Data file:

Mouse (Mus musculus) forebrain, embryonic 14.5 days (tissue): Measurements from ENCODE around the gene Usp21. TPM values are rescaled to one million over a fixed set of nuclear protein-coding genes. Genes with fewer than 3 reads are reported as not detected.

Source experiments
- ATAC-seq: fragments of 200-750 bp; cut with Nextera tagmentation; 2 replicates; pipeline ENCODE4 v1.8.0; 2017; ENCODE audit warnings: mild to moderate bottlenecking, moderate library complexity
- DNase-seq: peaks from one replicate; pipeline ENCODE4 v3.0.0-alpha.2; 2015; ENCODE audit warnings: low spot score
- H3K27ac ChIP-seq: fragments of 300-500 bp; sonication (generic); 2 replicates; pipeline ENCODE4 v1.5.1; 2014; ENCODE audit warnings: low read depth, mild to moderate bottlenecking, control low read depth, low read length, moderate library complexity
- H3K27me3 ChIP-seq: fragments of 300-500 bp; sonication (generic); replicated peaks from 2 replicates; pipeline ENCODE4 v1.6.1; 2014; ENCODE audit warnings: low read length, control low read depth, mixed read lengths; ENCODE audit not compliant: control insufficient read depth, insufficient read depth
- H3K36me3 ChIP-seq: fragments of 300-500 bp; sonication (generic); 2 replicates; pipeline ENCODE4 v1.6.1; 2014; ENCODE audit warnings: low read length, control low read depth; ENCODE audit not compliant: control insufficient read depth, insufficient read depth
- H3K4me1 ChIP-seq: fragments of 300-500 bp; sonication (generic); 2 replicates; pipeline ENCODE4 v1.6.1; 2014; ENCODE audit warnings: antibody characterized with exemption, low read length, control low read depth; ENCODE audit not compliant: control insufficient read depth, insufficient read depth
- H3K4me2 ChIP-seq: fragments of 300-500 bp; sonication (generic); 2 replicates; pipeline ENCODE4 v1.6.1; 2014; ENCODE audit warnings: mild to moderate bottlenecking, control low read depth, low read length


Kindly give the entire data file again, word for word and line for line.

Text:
Mouse (Mus musculus) forebrain, embryonic 14.5 days (tissue): Measurements from ENCODE around the gene Usp21. TPM values are rescaled to one million over a fixed set of nuclear protein-coding genes. Genes with fewer than 3 reads are reported as not detected.

Source experiments
- ATAC-seq: fragments of 200-750 bp; cut with Nextera tagmentation; 2 replicates; pipeline ENCODE4 v1.8.0; 2017; ENCODE audit warnings: mild to moderate bottlenecking, moderate library complexity
- DNase-seq: peaks from one replicate; pipeline ENCODE4 v3.0.0-alpha.2; 2015; ENCODE audit warnings: low spot score
- H3K27ac ChIP-seq: fragments of 300-500 bp; sonication (generic); 2 replicates; pipeline ENCODE4 v1.5.1; 2014; ENCODE audit warnings: low read depth, mild to moderate bottlenecking, control low read depth, low read length, moderate library complexity
- H3K27me3 ChIP-seq: fragments of 300-500 bp; sonication (generic); replicated peaks from 2 replicates; pipeline ENCODE4 v1.6.1; 2014; ENCODE audit warnings: low read length, control low read depth, mixed read lengths; ENCODE audit not compliant: control insufficient read depth, insufficient read depth
- H3K36me3 ChIP-seq: fragments of 300-500 bp; sonication (generic); 2 replicates; pipeline ENCODE4 v1.6.1; 2014; ENCODE audit warnings: low read length, control low read depth; ENCODE audit not compliant: control insufficient read depth, insufficient read depth
- H3K4me1 ChIP-seq: fragments of 300-500 bp; sonication (generic); 2 replicates; pipeline ENCODE4 v1.6.1; 2014; ENCODE audit warnings: antibody characterized with exemption, low read length, control low read depth; ENCODE audit not compliant: control insufficient read depth, insufficient read depth
- H3K4me2 ChIP-seq: fragments of 300-500 bp; sonication (generic); 2 replicates; pipeline ENCODE4 v1.6.1; 2014; ENCODE audit warnings: mild to moderate bottlenecking, control low read depth, low read length